1. Please take 30 seconds to register your free account to remove most ads, post topics, make friends, earn reward points at our store, and more!  

New player looking for string recommendation for my Thompson Plywood bass.

Discussion in 'Strings [DB]' started by Vonnegut, Jun 10, 2014.

  1. Vonnegut


    Jun 10, 2014
    I'll most likely be playing Folk, Country, Indie, and Rockabilly styles, due to what's popular in my city, but I'd still quite like to have a nice jazz and arco sound if possible for my personal projects which are like jazz/classical fusion. The genres in decending order of importance are probably something like Folk > Indie Rock > Country > Rockabilly > Jazz > Classical. I guess I'm looking for something that's versatile.

    If could describe the sound I like most, something dark with some growl, but smooth and not too buzzy, with a nice thump yet has an arco sound that isn't harsh, and has some depth.

    I'm afraid I don't know too much about tension or guage, and how that factors in.

    These are the brands I have to choose from: http://www.stringemporium.com/upright-bass-strings.htm

    I'm considering Spirocore Weichs.

    Thanks so much for your help!
  2. Sam Dingle

    Sam Dingle Supporting Member

    Aug 16, 2011
    Spiros are your ticket. You might look at innovation strings if you do any slapping but the spiros should do well (at least for a starting string). You might consider the orchestra gauge but they are slightly harder (so i hear. never tried the weich).
  3. Spiros (probably the Weich set or the 4/4 Mittel set) or Innovation Honeys (for that punch).
    Spiros need to be played with the bow a lot until they sound good with the bow. Maybe a year if you don't bow so much, but then they last for a decade. The Honeys are a bit easier to bow and have a rather dark sound and maybe not as much growl as the Spiros. Spiros better for Rock, Honeys better for arco and Folk/Country. For Rockabilly you need to try if it works with rather high tension strings.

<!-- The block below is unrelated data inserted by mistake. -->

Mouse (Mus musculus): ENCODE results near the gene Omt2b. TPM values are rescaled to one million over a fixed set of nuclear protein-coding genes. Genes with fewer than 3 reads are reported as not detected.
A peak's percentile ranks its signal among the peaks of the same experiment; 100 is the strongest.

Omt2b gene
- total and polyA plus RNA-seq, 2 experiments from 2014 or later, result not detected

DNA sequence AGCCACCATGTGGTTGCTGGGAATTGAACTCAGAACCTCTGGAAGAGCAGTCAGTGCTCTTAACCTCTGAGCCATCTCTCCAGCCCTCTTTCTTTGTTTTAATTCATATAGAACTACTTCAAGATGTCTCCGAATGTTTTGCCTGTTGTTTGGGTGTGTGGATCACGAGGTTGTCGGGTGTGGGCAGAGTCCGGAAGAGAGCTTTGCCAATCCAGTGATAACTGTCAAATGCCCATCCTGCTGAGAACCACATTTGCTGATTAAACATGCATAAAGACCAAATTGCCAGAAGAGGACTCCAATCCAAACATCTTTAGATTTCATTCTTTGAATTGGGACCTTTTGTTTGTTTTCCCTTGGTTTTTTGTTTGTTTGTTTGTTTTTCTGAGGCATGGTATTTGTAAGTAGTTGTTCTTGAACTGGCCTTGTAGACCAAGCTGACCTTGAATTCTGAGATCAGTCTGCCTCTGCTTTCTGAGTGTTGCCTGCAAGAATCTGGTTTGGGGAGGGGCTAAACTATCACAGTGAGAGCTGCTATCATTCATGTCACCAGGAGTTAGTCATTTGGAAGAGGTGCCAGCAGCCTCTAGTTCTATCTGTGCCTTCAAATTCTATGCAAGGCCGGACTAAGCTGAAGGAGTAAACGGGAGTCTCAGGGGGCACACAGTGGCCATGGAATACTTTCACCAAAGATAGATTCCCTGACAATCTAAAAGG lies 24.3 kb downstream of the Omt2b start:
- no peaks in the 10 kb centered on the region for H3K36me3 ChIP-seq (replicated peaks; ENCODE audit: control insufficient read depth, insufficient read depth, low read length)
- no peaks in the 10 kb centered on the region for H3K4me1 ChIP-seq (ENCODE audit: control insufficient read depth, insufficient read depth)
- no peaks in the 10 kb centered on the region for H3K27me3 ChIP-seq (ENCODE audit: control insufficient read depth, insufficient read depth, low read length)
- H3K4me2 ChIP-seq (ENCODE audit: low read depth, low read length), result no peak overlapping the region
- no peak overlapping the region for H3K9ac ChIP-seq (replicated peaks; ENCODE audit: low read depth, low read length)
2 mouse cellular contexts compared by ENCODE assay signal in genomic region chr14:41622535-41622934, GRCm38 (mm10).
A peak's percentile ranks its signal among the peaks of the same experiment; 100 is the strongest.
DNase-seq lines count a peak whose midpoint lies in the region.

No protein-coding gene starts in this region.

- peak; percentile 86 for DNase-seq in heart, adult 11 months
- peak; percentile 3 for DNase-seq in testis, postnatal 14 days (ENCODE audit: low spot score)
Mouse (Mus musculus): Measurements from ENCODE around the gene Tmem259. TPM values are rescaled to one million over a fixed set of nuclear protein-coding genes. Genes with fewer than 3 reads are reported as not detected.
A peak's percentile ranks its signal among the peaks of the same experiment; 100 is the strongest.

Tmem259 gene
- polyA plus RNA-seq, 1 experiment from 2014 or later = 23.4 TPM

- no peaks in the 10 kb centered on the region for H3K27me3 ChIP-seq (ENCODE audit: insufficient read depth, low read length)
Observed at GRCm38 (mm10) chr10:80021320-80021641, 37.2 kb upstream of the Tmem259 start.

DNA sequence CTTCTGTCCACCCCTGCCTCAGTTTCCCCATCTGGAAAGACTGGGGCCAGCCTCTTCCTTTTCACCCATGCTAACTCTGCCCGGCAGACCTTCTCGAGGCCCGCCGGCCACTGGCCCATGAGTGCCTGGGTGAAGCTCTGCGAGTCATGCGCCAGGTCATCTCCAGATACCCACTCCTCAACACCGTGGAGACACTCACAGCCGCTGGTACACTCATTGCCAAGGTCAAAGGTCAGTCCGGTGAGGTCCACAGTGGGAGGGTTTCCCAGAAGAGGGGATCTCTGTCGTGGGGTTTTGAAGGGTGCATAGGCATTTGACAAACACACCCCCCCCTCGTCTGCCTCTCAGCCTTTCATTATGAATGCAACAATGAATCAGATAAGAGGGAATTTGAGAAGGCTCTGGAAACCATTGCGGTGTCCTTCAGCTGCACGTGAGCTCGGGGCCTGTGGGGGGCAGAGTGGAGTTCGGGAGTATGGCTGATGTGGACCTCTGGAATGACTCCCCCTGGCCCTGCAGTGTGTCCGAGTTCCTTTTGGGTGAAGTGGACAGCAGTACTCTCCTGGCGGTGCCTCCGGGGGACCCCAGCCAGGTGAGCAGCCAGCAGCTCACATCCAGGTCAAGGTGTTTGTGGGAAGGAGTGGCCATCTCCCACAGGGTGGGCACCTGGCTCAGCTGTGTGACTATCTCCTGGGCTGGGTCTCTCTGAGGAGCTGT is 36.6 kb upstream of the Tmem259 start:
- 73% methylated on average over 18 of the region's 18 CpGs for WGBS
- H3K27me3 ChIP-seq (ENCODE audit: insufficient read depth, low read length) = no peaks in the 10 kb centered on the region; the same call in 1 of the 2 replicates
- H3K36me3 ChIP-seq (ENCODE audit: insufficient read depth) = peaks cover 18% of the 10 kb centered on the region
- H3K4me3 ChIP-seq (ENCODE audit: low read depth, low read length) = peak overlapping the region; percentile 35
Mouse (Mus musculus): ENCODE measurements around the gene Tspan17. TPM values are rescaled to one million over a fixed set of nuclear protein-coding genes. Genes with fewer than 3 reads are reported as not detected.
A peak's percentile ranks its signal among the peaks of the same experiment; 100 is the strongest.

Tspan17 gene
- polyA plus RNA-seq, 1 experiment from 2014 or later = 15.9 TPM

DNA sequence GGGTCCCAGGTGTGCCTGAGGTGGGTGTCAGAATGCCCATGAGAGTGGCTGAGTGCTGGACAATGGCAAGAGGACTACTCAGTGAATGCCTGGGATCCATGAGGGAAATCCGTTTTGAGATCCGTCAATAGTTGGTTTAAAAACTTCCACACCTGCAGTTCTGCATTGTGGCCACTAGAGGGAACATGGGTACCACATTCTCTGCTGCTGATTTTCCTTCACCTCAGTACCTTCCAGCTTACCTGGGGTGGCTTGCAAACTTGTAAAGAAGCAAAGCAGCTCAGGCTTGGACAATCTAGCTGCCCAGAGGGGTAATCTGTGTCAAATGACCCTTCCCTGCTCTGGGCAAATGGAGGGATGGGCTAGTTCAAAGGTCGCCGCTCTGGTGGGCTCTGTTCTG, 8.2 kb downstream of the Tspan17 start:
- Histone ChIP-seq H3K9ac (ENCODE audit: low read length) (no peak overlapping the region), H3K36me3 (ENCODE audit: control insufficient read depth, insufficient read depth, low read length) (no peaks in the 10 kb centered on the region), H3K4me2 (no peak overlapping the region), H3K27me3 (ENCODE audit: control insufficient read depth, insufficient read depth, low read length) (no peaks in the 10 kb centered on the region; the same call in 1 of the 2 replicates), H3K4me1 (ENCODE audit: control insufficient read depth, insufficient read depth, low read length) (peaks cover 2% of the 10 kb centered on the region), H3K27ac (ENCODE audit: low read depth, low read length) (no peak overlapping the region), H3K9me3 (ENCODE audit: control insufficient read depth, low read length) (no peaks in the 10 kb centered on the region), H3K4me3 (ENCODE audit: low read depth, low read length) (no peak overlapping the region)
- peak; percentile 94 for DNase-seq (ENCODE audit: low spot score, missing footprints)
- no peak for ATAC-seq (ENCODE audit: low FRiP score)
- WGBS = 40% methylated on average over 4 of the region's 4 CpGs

4. Vonnegut:

    Spiro Weichs are good starter strings. In my experience they sound pretty good on most plywood basses and darned good on some. Nice easy tension to help break in your hands. If the G is too thin-sounding, replace it with something else. Many different string brands (and gut) will work well with Spiro Weichs. Give yourself some time with the Weichs though...up to a year. They will develop a solid sound as your playing gets stronger. Your ear will also develop and will help you decide if the broken-in Weich sound is for you.
  5. Vonnegut


    Jun 10, 2014
    Thank you for the advice everyone. I am going to either get the weichs or mittels. How do you think the medium gauge strings would work for me?
  6. Be warned, the 3/4 and 4/4 Spiros (of the same tension class) have different tension on the same scale (the 3/4 is higher tension than the 4/4). This is because they are made so that they have the same tension for 3/4 strings on a 105cm scale bass and for 4/4 strings on a 110cm scale bass. They (and probably the Thomastik Superflexible) are the only DB strings that are made that way. Any other string I know is only different in length, but have no difference in the mass per unit length (which the Spiro 3/4 and 4/4 strings have).
    So the 4/4 Spiro Mittel is similar in tension to the 3/4 Spiro Weich on the same scale. a 3/4 Spiro Mittel has approx. 8-10% more tension than the former two.
    I would start with the 3/4 Weich or 4/4 Mittel for a 3/4 scale instrument (around or less than 105cm scale) and with Spiro Weich 4/4 on a 108cm or longer scale (even if the E sounds/plays a little bit weak in this set).
    So if you want to try the Mittel, get the 4/4 S42-set. Also some basses don't like the higher tension of Spiro Mittel, so the 3/4 Weich or 4/4 Mittel would be a safer start than the 3/4 Mittel set.
  7. Vonnegut


    Jun 10, 2014
    DoubleMIDI, thanks you for your detailed reponse. I'm going to try out the Mittel 4/4 S42-set.
  8. 1dreday


    Nov 22, 2009
    Bump for good post

Share This Page

  1. This site uses cookies to help personalise content, tailor your experience and to keep you logged in if you register.
    By continuing to use this site, you are consenting to our use of cookies.